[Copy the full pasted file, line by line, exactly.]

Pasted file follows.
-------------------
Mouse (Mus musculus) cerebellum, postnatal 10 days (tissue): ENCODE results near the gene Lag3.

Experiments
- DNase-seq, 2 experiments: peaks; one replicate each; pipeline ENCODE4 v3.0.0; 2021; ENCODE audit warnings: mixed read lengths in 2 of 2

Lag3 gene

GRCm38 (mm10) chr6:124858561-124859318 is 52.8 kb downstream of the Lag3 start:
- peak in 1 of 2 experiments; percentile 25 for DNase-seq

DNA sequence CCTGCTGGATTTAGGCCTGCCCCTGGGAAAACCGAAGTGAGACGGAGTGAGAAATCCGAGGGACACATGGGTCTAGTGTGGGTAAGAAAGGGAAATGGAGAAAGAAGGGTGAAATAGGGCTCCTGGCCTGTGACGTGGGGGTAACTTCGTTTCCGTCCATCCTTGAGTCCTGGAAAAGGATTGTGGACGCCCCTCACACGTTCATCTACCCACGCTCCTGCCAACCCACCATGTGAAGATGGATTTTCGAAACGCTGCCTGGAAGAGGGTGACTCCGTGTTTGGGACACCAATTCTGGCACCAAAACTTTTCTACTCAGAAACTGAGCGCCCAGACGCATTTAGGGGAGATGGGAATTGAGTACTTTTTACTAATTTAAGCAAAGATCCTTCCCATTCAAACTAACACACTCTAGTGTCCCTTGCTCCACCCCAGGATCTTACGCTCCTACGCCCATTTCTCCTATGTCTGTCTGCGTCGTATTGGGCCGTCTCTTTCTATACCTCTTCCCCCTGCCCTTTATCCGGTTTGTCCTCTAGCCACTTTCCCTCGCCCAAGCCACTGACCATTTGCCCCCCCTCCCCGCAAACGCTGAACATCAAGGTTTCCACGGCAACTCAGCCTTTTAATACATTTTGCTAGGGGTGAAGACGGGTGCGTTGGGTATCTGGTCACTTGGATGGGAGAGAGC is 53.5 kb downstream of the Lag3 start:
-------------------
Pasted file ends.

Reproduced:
Mouse (Mus musculus) cerebellum, postnatal 10 days (tissue): ENCODE results near the gene Lag3.

Experiments
- DNase-seq, 2 experiments: peaks; one replicate each; pipeline ENCODE4 v3.0.0; 2021; ENCODE audit warnings: mixed read lengths in 2 of 2

Lag3 gene

GRCm38 (mm10) chr6:124858561-124859318 is 52.8 kb downstream of the Lag3 start:
- peak in 1 of 2 experiments; percentile 25 for DNase-seq

DNA sequence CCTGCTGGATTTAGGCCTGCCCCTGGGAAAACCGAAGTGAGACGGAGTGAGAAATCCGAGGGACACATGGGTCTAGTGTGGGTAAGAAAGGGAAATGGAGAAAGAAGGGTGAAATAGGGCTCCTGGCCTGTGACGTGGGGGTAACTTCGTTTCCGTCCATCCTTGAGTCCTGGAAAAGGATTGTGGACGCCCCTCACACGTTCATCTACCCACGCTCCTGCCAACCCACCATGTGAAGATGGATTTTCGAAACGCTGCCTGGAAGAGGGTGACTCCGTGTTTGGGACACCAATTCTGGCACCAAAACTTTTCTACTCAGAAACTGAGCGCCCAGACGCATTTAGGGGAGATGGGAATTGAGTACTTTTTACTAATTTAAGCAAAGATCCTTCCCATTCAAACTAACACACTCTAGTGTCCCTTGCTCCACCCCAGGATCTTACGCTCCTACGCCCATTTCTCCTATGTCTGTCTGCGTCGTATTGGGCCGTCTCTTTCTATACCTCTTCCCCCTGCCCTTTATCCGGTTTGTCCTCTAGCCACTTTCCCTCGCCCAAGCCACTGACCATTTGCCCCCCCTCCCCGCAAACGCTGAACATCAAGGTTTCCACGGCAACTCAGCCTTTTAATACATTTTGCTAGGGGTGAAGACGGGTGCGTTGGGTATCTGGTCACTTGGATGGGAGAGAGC is 53.5 kb downstream of the Lag3 start: